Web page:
Earlier today I came across an article on Google Blogoscoped written by Philipp Lenssen called Google Chrome, Google’s Browser Project. Lenssen cites a series of comic book like illustrations he received in the mail that was drawn up by Scott McCloud.
The post on Blogoscoped highlights a number of features, including:
- An open source platform including Google Gears integration
- Special tabbed browsing functionality
- Autocompleting & search powered address bar (similar to FF3?)
- Incognito mode where “nothing that occurs in that window is ever logged on your computer”
- Ability to launch web applications in browser windows
- Advanced privacy / malware / phishing protection
Until I see anything along the lines of a beta level release, I will be cautiously optimistic on Chrome. Google Chrome, assuming the name is in fact real, would make sense though as a logical extension of Google’s web based services.
I have believed that the gOS, a Linux based operating system was the first signs of a Google endorsed operating system becoming available to PC users. A web browser platform like Chrome may be one of the few missing ingredients to a completely open source, Google endorsed environment. With GoogleDocs becoming an online version of OpenOffice, my money would be on Chrome saving much of its user settings online… tied to your Google accounts of course.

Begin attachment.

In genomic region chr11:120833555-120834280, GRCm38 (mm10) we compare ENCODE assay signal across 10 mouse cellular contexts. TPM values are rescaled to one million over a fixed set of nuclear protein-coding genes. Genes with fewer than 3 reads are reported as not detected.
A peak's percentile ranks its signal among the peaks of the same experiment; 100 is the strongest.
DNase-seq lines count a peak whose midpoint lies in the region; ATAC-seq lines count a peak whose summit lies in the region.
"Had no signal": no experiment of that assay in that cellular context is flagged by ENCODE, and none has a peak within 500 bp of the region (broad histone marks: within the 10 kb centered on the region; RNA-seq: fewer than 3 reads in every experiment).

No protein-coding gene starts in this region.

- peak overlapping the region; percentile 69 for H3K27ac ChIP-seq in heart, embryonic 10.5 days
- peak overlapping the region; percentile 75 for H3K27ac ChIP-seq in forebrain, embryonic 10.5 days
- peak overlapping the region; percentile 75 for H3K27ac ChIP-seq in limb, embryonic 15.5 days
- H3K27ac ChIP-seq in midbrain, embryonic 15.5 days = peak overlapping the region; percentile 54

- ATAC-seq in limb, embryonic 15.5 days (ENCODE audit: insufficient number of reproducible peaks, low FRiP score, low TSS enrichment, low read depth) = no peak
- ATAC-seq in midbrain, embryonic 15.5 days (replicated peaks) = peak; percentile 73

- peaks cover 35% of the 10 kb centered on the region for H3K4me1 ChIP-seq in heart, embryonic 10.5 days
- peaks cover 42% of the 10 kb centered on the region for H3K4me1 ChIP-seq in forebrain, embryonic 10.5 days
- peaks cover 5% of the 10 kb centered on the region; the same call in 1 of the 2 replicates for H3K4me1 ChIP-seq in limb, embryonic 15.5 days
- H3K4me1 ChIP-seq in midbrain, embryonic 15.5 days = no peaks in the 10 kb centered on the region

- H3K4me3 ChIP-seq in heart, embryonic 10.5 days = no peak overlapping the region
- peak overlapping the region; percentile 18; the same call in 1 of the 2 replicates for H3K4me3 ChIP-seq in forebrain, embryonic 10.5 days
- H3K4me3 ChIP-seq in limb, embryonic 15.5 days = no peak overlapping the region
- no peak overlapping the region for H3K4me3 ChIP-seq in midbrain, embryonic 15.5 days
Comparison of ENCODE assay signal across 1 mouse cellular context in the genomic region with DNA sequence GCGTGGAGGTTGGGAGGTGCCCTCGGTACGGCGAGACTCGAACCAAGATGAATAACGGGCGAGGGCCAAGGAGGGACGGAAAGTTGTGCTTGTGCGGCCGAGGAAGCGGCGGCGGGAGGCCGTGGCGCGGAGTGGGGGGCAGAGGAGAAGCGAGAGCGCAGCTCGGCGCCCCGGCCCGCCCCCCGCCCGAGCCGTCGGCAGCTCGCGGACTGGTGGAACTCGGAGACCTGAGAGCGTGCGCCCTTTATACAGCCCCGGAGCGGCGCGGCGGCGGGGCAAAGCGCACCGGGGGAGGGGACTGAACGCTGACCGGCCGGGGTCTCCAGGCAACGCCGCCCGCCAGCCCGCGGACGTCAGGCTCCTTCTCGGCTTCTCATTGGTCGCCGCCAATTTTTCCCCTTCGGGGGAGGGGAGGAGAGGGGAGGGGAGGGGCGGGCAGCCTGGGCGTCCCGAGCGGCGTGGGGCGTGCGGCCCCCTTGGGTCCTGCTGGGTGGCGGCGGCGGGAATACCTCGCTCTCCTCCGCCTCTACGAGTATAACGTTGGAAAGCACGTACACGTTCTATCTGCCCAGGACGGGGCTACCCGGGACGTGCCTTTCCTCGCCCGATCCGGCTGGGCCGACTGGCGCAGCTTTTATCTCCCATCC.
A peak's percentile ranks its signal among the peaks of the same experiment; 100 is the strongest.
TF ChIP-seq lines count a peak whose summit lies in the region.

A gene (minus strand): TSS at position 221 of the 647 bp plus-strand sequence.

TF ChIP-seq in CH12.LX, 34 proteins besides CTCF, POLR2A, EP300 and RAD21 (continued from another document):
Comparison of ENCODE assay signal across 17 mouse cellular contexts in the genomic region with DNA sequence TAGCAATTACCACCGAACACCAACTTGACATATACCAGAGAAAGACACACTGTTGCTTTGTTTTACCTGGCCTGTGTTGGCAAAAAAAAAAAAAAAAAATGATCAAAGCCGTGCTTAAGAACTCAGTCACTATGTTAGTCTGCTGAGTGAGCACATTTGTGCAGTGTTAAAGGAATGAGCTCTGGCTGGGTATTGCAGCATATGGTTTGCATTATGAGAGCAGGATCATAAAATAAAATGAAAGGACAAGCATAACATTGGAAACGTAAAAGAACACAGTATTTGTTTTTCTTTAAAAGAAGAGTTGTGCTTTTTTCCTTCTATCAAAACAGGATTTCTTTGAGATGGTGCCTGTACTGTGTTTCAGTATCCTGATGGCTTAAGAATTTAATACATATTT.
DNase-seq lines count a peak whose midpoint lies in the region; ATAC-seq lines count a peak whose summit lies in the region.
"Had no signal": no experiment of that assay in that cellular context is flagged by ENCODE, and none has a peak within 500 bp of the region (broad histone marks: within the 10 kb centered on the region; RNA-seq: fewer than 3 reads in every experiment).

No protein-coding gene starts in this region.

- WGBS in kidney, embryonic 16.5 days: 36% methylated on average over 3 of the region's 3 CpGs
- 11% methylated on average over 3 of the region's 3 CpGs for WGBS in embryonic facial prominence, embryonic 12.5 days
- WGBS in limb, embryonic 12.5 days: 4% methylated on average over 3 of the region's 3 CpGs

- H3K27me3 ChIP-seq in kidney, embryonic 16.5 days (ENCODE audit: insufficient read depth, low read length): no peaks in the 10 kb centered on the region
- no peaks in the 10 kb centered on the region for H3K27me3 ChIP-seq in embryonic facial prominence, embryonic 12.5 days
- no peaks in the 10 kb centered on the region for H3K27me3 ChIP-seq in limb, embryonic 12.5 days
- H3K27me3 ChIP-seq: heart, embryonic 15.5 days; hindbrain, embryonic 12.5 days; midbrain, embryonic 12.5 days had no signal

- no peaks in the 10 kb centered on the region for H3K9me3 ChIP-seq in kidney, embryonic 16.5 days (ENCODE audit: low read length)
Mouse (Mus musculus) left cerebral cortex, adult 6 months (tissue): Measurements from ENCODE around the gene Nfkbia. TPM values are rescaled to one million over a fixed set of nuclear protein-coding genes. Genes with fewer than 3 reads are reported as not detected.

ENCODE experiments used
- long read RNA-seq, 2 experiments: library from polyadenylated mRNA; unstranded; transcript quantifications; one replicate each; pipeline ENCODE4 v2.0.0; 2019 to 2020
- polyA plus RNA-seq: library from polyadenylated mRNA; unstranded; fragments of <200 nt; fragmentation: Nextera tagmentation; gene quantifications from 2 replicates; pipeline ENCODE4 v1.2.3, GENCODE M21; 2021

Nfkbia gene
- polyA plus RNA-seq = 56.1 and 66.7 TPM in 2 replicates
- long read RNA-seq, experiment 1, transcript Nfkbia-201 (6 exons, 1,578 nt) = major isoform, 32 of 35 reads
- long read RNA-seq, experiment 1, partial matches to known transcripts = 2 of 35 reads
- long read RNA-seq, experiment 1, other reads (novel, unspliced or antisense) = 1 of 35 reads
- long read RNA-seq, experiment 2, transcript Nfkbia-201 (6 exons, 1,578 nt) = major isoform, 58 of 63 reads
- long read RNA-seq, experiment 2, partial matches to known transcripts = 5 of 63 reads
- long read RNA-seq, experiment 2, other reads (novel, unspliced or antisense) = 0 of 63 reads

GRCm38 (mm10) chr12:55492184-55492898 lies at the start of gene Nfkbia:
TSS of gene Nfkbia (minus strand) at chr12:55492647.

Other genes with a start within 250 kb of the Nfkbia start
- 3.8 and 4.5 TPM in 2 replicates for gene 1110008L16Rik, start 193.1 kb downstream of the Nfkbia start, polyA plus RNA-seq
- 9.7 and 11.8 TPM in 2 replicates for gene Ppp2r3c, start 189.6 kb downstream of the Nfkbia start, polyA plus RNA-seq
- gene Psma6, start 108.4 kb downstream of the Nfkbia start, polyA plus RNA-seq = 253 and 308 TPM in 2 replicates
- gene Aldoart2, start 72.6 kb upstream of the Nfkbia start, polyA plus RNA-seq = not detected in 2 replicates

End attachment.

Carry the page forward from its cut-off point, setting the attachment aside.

With Google’s evolution into more web based products and services – a browser would simply make sense. The question is… Is it real?
Investigating the story a bit more I find myself more curious about the browser and more willing to accept these rumors as truth. While it would be easy to say that Philipp Lenssen or Scott McCloud are having some fun with this, Slashdot has picked up the story and is running with it.
Furthermore, Google Browser Sync is something I never knew about. Apparently it was a FireFox 2 Add-On that, as Google explains:
Google Browser Sync for Firefox is an extension that continuously synchronizes your browser settings – including bookmarks, history, persistent cookies, and saved passwords – across your computers. It also allows you to restore open tabs and windows across different machines and browser sessions.
With all the Beta tools Google has created only to watch fail, I’m willing to bet that Browser Sync has legs to stand on. While only speculating, the fact that Google Browser Sync is no longer available for download could mean that Google has pulled public efforts on the tool as they continue to tweak things behind closed doors. It wouldn’t be the first time they worked on Mozilla modifications privately.
Edited by Author: Google Browser Sync was a FireFox 2 Add On, not a FF3 Add On as I initially reported.
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